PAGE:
Thoughts On The Dead

Musings on the Most Ridiculous Band I Can't Stop Listening To

Nothing’s Shaking On 52nd Street

You know I have neither the patience nor stomach for any sort of Chuck Klosterman-like grand pronouncement on Billy Joel, whether of the traditionalist (PUSSY!) view, or the revisionist (GENIUS!) view.

He wrote some great songs, a bunch of good ones, and a whole lot of shit: the usual ratios. This is one of the good ones, and I would advise headphones; the production is better than I remember it being, with Billy’s piano and Liberty Devito’s drums pushed up front and doing most of the heavy lifting.

There is also a saxophone solo, because when Billy Joel signed his deal with the devil, that was one of the clauses.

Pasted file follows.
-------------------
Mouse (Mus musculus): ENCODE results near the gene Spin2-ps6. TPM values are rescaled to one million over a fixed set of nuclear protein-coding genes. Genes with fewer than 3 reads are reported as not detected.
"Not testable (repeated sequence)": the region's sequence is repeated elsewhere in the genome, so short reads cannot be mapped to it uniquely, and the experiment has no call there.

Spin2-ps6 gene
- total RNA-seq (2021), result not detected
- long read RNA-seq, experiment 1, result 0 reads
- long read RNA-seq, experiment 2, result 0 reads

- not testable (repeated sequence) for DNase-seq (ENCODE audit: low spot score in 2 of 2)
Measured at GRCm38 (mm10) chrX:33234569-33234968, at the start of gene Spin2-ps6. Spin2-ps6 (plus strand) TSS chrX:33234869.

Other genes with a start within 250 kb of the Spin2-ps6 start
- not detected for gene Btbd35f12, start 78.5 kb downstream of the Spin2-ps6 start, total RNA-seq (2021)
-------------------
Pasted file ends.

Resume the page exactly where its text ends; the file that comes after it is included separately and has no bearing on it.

7 Comments

  1. Not really in the Billy Joel camp. In the late 60s, he was in a British Invasion group (Echoes), a psychedelic-sort-of group (The Hassles), and an organ-drums duo, Lee Michaels-style (Attila). I haven’t heard Attila. I love Lee Michaels, as it happens, but he may be one of a kind (Teegarden and Van Winkle didn’t do it for me).

    Grateful Dead connection is distant: around 1965, Joel’s manager was Michael Lang, who was Marshall Bretetz’s partner and financier at Thee Image. Lang produced various Miami Pop Festivals, and Woodstock.

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